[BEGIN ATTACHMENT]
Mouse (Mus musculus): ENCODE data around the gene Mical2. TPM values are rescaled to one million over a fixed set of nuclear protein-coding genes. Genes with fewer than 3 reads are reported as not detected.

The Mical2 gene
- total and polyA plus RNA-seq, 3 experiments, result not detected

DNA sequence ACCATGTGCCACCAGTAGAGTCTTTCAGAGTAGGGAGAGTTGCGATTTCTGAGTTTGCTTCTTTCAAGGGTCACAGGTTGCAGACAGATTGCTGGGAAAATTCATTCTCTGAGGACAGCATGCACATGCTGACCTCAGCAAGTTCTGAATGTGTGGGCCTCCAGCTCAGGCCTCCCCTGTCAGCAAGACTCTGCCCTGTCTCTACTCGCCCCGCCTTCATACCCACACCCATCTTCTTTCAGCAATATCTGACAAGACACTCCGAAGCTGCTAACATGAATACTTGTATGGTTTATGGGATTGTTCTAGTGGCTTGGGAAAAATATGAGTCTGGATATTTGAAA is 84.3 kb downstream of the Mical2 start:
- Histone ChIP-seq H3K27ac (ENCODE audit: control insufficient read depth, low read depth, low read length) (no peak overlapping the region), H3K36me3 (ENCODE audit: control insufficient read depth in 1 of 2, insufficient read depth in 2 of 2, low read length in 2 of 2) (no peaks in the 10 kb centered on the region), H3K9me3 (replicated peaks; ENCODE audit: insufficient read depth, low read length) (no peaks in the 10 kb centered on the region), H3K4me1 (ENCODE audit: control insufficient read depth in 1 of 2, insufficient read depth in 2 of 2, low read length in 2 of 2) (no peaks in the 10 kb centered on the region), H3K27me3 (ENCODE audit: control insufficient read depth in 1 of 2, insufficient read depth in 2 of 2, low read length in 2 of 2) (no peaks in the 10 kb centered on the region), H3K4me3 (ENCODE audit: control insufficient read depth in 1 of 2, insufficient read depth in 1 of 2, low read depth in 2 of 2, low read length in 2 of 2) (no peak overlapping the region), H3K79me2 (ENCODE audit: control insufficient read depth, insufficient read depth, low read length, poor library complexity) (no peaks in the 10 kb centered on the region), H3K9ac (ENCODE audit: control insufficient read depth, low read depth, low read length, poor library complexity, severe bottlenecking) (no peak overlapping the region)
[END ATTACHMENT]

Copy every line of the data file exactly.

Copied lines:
Mouse (Mus musculus): ENCODE data around the gene Mical2. TPM values are rescaled to one million over a fixed set of nuclear protein-coding genes. Genes with fewer than 3 reads are reported as not detected.

The Mical2 gene
- total and polyA plus RNA-seq, 3 experiments, result not detected

DNA sequence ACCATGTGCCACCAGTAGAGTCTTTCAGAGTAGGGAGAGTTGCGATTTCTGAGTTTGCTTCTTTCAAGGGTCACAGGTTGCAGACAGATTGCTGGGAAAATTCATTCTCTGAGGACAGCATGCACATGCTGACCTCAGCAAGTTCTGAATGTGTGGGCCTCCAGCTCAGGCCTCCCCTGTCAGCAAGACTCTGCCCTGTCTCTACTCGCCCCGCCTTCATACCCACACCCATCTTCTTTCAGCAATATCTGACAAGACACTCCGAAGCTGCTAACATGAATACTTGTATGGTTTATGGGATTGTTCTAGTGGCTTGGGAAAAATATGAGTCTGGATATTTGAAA is 84.3 kb downstream of the Mical2 start:
- Histone ChIP-seq H3K27ac (ENCODE audit: control insufficient read depth, low read depth, low read length) (no peak overlapping the region), H3K36me3 (ENCODE audit: control insufficient read depth in 1 of 2, insufficient read depth in 2 of 2, low read length in 2 of 2) (no peaks in the 10 kb centered on the region), H3K9me3 (replicated peaks; ENCODE audit: insufficient read depth, low read length) (no peaks in the 10 kb centered on the region), H3K4me1 (ENCODE audit: control insufficient read depth in 1 of 2, insufficient read depth in 2 of 2, low read length in 2 of 2) (no peaks in the 10 kb centered on the region), H3K27me3 (ENCODE audit: control insufficient read depth in 1 of 2, insufficient read depth in 2 of 2, low read length in 2 of 2) (no peaks in the 10 kb centered on the region), H3K4me3 (ENCODE audit: control insufficient read depth in 1 of 2, insufficient read depth in 1 of 2, low read depth in 2 of 2, low read length in 2 of 2) (no peak overlapping the region), H3K79me2 (ENCODE audit: control insufficient read depth, insufficient read depth, low read length, poor library complexity) (no peaks in the 10 kb centered on the region), H3K9ac (ENCODE audit: control insufficient read depth, low read depth, low read length, poor library complexity, severe bottlenecking) (no peak overlapping the region)